Another reason can be seen as impact of poverty and material deprivation. It plays the main role in the underachievement of white working class pupils. Frequent pressure of not having money destabilizes family life, thus reflects bad performance at school of children. Basic things that pupils need at school, such as extra books, trips, tuitions, make them feel undermined. Government should help those families and children, so they can lift themselves from the poverty. Thus lift their performance at school. White working class feels lack of support from government, politicians and society. There is very little targeted support to break that cycle of poverty and marginalization.

Cultural and language deprivation can be seen as another reason of bad performance at school of white working class children. The absence of values, norms and lack of academic language are great barriers to achievement and usually causes behavior problems. The white workin class pupils tend to write in a more colloquial way. Many of them have very little vocabulary and language enrichment.

Jean Anyon in his article called "Social class and the hidden curriculum of work", argues that public schools in complex industrial societies in the United States make available different types of educational experience and curriculum knowledge to students in different social classes. He says that schools in wealthy communities are better than those in poor communities.() Likewise English schools and parents feel that current curriculum at schools does not meet the needs of white working class children. Moreover it does not reflect the culture and lives of this social group. Schools should consider how their curriculum can reflect the development and encouragement of people from all backgrounds in their community. Educators should try to find better ways of teaching a group of children who are culturally and educationally deprived or socially disadvantaged. In turn government needs to provide a large amount of money for this purpose and make considerable research effort.

Finally, the problem with white working class young people could be lack of motivation rather than lack of ability. If they want to succeed in school, they will try to do it. Some boys who do not learn in school nevertheless learn to play basketball or football, and girls who do not learn in school learn to dance very well. They spent a lot of their time to learn what they actually want to learn.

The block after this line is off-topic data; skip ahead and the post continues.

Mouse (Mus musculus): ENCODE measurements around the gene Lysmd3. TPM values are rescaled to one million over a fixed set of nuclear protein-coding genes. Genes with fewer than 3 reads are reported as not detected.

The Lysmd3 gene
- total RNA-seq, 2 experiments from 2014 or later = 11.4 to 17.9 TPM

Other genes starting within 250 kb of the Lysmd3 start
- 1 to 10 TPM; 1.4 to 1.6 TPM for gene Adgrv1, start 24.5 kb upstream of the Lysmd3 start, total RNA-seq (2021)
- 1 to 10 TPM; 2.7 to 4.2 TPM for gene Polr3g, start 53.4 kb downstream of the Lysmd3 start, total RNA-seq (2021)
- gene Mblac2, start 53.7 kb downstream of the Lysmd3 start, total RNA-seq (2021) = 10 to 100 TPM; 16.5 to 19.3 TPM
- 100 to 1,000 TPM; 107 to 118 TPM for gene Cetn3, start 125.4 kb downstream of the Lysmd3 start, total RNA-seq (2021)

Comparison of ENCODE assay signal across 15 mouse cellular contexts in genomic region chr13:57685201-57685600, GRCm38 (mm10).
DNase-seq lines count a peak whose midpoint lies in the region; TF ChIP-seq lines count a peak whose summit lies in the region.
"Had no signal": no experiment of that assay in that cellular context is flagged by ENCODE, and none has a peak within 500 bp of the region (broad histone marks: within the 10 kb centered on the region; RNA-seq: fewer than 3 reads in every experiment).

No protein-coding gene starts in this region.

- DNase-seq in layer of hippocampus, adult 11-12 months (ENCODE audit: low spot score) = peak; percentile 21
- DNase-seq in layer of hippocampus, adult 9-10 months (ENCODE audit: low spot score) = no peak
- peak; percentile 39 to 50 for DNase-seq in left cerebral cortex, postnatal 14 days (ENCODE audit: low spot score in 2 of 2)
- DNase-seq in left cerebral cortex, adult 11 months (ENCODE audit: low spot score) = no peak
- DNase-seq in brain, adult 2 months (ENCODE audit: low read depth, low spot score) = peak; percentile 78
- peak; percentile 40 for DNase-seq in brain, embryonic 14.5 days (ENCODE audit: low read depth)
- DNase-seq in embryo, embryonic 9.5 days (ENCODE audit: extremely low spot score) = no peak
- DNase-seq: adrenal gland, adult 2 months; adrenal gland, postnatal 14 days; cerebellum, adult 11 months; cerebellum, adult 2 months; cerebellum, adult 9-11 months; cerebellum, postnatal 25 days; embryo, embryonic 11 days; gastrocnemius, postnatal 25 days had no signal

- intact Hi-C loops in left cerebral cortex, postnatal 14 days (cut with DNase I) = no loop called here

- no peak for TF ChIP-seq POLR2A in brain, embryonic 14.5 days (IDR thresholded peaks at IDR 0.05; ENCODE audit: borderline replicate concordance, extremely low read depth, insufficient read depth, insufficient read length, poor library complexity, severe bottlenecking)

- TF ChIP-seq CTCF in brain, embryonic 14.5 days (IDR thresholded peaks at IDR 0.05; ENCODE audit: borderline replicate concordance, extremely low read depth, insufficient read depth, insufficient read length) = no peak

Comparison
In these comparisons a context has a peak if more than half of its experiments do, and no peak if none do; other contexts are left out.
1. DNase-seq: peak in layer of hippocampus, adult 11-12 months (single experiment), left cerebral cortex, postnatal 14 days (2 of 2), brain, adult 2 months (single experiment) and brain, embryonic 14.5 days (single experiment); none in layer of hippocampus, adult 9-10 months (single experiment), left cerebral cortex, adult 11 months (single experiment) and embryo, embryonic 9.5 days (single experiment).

The BBC survey has suggested that white working class feel unrepresented and feel like nobody speaks to people like them.

( Survey shows that working class people are more pessimistic about the future. They believe that crime got worse, that people like them can no longer afford to buy homes in the area they live and that life in Britain has generally got worse over the past decade. They feel pessimistic not because they tend to be pessimistic by nature, but because they feel their voiceless status and social marginalization. Likewise white working class children in their schools.

More accurate definition of white working class is important for people who are attempting to expand educational opportunity for white working class children. They have had so much failure in school that they have extremely negative attitudes toward school and what it can do for them. Consequently, the best social policy is to work with this social group and educational establishments that provide education for them, by systematic and well-organized education system.

Until the whole society gets rid of racism and class division, schools will continue to be blamed for white working class educational failure. It is a failure of the whole government system, failure of education system and lack of care of those who have social and political power. It is the underachievement of political elites.

Action to improve white working class pupil achievement is vital. Failing to address the issue effectively can pour oil on flames of racism and prejudice and will undermine local communities.